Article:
Anderson: I think for them, because val­ue is total­ly with­in the self, there is no greater sys­tem of ethics or val­ues, then improve­ment is mea­sured by your­self. Did you always want to live much longer? If you’re able to genet­i­cal­ly engi­neer your­self in such a way that you do, then that is valu­able to you, on your met­rics.

Crouch: I’m a bee­keep­er. And I spent a lot of time with bees, and they’re real­ly fas­ci­nat­ing in the way that they work. And we tend to look at a bee and say, Look at that indi­vid­ual bee, fly­ing around doing bee stuff.” It’s very easy for us to think of it as being an indi­vid­ual bee when it’s out in the field for­ag­ing for flow­ers. But the real­i­ty is that it’s not even real­ly tech­ni­cal­ly its own organ­ism, real­ly, because it can’t ful­ly repro­duce on its own. It requires a rela­tion­ship with all of the oth­er bees in order to get every­thing done. And I think humans, we often­times think of our­selves as being mas­sive­ly indi­vid­ual. And we think of our­selves as being able to do what­ev­er we want. And the real­i­ty is that we are inti­mate­ly con­nect­ed with each oth­er. You know, I am not going to spring forth an off­spring right now. I have to have a rela­tion­ship with at least one. And even two peo­ple togeth­er would be a pret­ty sad human exis­tence, I think.

The major­i­ty of human exis­tence has been deeply com­mu­nal. I think there’s some­thing really…like, to just think that you have the right to be what­ev­er you want and that you have a com­plete­ly indi­vid­ual moral idea, and that comes only from your­self? I mean…that’s so self­ish in a lot of ways, to com­plete­ly dis­cred­it every human being that you come across that’s impact­ed you. I find that really…just insult­ing in a lot of ways.

I am not the per­son I was ten min­utes ago, and to think that…you know, espe­cial­ly to think that I don’t owe oth­er folks… And so I think that we have to real­ize that our moral­i­ty and out ethics are some­what of a com­mu­nal idea, that it’s not formed by any one indi­vid­ual, that we work togeth­er in form­ing those ideas. And so, I’m not sure if we have a right nec­es­sar­i­ly to just decide we can make mas­sive changes to who we are as humans. 

Anderson: Indirectly, we’ve talked about some of that the crises of the present, in a way, indi­vid­u­al­ism maybe being one. Or hyper­indi­vid­u­al­ism being one, maybe the idea of valu­ing peo­ple as indi­vid­ual eco­nom­ic units, maybe that’s anoth­er. But is this a time where we real­ly need to be hav­ing some­thing like the Conversation?

Crouch: I guess I would think that there’d be some­thing kind of wrong if each gen­er­a­tion didn’t think that they need­ed to have the Conversation, and didn’t think that they were at the turn­ing point. And the only time we can actu­al­ly tell will be when we look back and say, Oh, that was the big turn­ing moment.” 

I guess for me, look­ing at cli­mate change, look­ing at dis­tri­b­u­tion of wealth, it seems as though we are push­ing up against a point at which we, whether or not we want it to be that great shift, we will have very lim­it­ed choic­es.


Micah Saul: So how do you feel about being a part of the hive?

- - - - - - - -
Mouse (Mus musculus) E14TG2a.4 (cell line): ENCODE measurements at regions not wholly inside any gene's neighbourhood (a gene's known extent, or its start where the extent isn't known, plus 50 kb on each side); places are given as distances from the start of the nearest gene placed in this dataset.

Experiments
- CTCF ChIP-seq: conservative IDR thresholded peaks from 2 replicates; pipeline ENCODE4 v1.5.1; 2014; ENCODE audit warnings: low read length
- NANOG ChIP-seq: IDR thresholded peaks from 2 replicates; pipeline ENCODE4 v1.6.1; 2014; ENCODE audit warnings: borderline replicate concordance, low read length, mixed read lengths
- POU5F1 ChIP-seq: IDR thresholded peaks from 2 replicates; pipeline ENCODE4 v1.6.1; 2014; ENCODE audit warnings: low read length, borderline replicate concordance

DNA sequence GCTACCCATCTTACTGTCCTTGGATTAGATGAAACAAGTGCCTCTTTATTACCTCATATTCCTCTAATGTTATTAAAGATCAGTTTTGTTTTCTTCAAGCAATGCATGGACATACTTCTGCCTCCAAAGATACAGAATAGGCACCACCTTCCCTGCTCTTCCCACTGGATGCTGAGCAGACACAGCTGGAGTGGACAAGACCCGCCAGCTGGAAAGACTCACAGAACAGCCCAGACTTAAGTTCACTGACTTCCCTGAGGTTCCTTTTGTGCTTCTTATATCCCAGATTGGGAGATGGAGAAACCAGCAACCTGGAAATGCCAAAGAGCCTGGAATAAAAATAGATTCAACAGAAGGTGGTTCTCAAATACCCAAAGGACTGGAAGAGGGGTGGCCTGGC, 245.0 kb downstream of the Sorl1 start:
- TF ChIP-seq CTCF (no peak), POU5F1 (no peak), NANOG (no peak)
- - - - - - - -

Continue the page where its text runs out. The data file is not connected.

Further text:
Aengus Anderson: [laughs] It makes me think of all the road signs in Utah, where all the state routes are marked with bee­hives with num­bers on them. But I guess that’s a lit­tle beside the point. 

So, the individual/community ten­sion. We talked bio­cen­trism, anthro­pocen­trism for so long, but here we are again talk­ing individual/community.

Saul: You know, it’s fun­ny. We expect­ed that to be a real­ly big theme from the start, and it actu­al­ly took a while to work its way in to the con­ver­sa­tion to the lev­el it cur­rent­ly is.

Anderson: Yeah, and it seems like it’s real­ly picked up, and I won­der if that’s us real­iz­ing that I’m steer­ing things a lit­tle dif­fer­ent­ly, or if it’s just that we’ve had a dif­fer­ent type of thinker late­ly. Or that we’ve been able to explore the anthro/bio ten­sion in a lot of ways and I’ve just cut it out of the con­ver­sa­tions because it feels like we’ve run over that ground before. Though that’s cer­tain­ly in here. We’ll get into that more I think a lit­tle lat­er in this out­ro.

Do you want to start with his sense of his­to­ry?

Saul: I think that’s a great place to start. He’s got a much much longer view of his­to­ry than I think well, most peo­ple. Of course it made me imme­di­ate­ly think of Alexander over at Long Now. But he’s got this idea that the cur­rent sys­tem, that’s incred­i­bly new, the idea that agri­cul­ture is out­side of the cities, is this sep­a­rate enti­ty that exists over there. Or the idea that pri­vate prop­er­ty, of course we have pri­vate prop­er­ty. These are rel­a­tive­ly new things in his­to­ry, and he points that out, and I thought that was cool. 

Anderson: And you almost need to have those in mind as you move for­ward through this con­ver­sa­tion. Think of the present as some­thing that could be con­struct­ed in a lot of dif­fer­ent ways. And then when you get into his sug­ges­tion that our neces­si­ties for life should be tak­en out of the econ­o­my, which sounds crazy if you’re look­ing at now as this sort of eter­nal moment. But it doesn’t sound crazy if you’re look­ing at all of his­to­ry.

Saul: I mean, what he’s propos­ing is a return to the com­mons, which is some­thing that has come up here and there so far in The Conversation, but this is the first time anybody’s real­ly address­ing that head on.

Anderson: And maybe it’s only the com­mons in cer­tain areas. It’s the com­mons in food. It’s prob­a­bly the com­mons in water. Maybe it’s the com­mons in…I don’t know, shel­ter. A lot of us have heard the air anal­o­gy before, but I think he real­ly makes it work.

Crouch: What do you think you did dif­fer­ent­ly that oth­er peo­ple don’t, when mak­ing that anal­o­gy?